Being “Fair” to Your Characters
The longer I spend with my characters, the more I feel like a parent. I mean I am a parent: I have twins who are about to turn three. What I mean is that I’m beginning to feel like my characters’ parent as well. That is to say, I feel responsible for them in a particular way that reminds me of how I feel about my kids.
When I’m parenting, I try to give my kids opportunities to succeed. I mean, I’d much rather not put them in situations where they’re very likely to fail. I’d rather try to create situations in which they’re likely to succeed. For instance, I’m trying to teach my kids to share with each other. Perhaps with twins, especially, that’s an ongoing battle. I’ve found there are moments when the suggestion to share is more likely to be accepted, and I try to jump on those, so that I can praise good behavior. Of course, that’s not always possible. Kids don’t always succeed. But I want to give them opportunities to do so — as many as possible.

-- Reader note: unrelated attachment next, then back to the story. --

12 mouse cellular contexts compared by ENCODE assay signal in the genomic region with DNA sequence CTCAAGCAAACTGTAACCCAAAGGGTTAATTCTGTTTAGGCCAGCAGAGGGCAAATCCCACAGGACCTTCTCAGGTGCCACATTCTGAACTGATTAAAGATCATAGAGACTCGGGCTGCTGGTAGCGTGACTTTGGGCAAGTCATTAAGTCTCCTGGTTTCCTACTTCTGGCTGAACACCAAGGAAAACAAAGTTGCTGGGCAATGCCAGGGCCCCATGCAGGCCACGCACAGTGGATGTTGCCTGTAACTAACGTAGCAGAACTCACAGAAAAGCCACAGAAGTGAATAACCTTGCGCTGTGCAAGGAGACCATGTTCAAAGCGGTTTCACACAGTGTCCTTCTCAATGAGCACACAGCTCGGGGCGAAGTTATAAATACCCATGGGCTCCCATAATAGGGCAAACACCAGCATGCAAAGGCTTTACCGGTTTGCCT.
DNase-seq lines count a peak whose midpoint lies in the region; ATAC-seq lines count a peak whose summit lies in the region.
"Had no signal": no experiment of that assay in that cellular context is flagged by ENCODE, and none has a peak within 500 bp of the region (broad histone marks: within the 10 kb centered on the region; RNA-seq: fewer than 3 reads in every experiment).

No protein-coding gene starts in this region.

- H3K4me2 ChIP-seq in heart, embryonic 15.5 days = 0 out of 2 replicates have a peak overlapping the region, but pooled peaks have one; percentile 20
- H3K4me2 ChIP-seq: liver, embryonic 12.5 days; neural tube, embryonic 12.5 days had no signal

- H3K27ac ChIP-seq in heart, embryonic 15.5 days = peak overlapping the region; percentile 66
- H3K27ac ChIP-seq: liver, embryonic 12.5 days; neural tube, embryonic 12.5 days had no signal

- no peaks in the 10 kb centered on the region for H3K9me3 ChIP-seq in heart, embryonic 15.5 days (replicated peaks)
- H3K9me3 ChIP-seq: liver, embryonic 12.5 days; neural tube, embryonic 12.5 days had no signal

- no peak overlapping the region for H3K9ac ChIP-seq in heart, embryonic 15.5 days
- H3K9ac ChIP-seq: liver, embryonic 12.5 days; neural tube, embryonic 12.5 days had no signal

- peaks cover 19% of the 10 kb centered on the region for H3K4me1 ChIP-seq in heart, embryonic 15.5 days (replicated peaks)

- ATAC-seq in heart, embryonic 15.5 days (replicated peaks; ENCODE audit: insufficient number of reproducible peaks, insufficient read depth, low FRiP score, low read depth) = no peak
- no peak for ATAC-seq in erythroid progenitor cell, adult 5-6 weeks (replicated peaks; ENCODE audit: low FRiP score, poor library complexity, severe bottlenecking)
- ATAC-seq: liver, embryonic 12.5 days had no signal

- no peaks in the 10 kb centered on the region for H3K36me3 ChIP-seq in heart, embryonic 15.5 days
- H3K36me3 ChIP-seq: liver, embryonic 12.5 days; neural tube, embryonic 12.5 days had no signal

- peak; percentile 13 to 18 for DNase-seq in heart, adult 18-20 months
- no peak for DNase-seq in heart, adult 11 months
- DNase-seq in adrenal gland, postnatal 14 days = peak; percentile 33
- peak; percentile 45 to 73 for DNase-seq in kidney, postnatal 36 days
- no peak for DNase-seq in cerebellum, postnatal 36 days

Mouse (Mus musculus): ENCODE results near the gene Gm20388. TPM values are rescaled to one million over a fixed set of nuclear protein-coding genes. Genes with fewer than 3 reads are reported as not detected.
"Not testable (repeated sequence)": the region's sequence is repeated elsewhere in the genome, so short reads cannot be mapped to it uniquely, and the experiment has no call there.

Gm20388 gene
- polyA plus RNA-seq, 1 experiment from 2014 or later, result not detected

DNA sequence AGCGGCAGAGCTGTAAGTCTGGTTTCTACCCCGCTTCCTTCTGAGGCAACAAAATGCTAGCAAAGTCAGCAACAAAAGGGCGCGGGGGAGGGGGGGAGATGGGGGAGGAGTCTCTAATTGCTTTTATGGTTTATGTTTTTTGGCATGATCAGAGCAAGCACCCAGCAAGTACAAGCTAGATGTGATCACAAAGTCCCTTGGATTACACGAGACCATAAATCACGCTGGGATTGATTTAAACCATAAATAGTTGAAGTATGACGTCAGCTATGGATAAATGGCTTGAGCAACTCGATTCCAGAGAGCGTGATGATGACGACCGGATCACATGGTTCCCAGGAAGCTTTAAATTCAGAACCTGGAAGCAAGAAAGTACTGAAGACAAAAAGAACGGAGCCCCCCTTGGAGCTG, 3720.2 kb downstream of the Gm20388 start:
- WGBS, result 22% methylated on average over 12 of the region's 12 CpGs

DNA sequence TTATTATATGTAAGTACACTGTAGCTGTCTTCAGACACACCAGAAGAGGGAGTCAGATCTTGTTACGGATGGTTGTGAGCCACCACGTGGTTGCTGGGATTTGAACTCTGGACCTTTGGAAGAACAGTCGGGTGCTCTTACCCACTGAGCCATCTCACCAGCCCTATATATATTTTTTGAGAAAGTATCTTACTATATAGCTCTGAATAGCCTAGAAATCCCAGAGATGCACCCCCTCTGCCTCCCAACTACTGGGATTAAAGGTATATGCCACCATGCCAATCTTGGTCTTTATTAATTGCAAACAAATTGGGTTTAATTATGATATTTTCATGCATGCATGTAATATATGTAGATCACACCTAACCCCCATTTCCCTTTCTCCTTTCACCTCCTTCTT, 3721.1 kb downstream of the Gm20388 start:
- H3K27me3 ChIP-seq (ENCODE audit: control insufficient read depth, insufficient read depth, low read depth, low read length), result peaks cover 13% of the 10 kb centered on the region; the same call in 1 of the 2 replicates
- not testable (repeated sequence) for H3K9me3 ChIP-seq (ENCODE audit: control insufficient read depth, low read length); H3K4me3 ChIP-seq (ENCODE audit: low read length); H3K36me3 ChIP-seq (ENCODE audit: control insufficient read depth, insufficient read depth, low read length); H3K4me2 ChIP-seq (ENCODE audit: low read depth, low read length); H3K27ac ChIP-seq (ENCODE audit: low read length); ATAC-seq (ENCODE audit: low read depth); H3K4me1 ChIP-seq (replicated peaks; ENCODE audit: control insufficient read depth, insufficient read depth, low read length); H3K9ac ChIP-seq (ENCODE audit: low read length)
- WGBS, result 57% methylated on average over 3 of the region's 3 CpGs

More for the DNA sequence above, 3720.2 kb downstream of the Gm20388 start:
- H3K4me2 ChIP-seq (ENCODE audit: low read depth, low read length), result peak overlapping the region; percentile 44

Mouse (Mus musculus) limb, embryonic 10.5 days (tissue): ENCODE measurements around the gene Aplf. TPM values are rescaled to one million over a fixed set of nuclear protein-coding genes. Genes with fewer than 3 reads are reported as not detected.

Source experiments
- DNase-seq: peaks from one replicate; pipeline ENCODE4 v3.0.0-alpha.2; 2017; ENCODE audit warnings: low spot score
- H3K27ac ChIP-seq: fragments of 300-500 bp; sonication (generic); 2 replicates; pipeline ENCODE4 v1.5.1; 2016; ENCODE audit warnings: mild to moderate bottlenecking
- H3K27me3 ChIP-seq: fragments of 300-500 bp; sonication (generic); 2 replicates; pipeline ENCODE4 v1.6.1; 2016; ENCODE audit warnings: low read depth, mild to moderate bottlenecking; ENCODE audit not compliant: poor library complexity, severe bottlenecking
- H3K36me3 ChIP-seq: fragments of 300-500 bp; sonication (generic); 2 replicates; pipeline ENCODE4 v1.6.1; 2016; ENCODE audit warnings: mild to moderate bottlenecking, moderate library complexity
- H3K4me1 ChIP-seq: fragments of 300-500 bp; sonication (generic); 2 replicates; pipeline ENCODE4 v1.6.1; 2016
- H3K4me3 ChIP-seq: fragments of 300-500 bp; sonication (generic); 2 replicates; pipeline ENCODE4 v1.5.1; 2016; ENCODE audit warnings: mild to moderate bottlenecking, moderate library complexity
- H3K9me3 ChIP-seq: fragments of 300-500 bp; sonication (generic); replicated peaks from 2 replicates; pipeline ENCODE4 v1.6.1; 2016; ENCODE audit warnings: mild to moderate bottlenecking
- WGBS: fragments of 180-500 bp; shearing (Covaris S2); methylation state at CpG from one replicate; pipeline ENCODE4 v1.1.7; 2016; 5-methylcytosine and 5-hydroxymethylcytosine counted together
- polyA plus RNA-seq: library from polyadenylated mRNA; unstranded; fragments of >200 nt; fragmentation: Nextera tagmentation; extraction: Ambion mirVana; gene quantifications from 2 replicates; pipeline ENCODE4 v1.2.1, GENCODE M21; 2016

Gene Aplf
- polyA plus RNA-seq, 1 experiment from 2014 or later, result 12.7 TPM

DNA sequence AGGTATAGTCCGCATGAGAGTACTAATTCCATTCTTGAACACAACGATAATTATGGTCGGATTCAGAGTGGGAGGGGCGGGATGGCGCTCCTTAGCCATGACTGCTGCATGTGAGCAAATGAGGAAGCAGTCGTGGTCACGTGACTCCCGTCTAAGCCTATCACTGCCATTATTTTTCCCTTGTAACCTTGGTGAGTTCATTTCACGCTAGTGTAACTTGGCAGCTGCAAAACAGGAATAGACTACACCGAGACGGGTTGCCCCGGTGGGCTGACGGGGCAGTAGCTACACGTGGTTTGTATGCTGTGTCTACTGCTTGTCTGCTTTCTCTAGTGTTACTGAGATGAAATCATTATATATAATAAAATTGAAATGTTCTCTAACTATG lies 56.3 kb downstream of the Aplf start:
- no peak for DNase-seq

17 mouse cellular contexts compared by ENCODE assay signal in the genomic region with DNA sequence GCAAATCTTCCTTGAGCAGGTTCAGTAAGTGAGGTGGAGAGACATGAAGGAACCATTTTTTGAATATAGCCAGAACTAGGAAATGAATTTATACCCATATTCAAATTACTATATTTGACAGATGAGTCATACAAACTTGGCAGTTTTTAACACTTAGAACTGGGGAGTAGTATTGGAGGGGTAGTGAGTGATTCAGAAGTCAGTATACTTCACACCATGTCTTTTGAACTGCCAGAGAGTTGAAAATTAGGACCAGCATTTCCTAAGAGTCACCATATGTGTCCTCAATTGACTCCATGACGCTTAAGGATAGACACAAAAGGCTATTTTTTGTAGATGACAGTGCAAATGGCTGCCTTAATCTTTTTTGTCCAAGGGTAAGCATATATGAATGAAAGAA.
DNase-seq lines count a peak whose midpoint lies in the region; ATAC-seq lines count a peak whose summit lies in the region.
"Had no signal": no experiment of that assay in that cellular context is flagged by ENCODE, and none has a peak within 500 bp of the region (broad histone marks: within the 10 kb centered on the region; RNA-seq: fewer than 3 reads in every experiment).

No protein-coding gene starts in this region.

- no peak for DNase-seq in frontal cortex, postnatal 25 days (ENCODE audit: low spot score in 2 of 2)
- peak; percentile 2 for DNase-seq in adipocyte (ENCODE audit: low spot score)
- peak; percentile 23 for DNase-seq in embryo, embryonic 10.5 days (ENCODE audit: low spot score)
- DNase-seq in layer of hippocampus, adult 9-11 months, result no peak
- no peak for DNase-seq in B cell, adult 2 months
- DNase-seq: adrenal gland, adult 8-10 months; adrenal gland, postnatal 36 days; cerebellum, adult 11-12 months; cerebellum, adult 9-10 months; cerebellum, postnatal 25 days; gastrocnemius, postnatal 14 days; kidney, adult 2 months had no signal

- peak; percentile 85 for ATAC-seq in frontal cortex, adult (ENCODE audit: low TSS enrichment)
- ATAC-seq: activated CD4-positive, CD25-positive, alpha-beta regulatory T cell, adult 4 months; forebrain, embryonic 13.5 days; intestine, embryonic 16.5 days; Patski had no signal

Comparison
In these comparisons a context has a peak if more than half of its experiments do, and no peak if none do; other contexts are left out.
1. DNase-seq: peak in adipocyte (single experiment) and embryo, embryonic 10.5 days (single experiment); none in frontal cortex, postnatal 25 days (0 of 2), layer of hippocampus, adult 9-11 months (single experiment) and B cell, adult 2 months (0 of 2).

I’ve realized I feel the same way about my characters. I feel responsible for giving them opportunities to be their better selves, to reveal positive traits that might not necessarily be apparent, at first. As with my kids, it’s not always possible. After all, most of my characters are adults, and real life sadly doesn’t construct itself so as to encourage any particular person’s success. Events seem far more random than that. And, even when given the opportunity, not everyone steps up and does the right thing. A fictional world in which they did would ring false. But still, if I don’t at least create opportunities for showing a better side … well, I sort feel like a heel!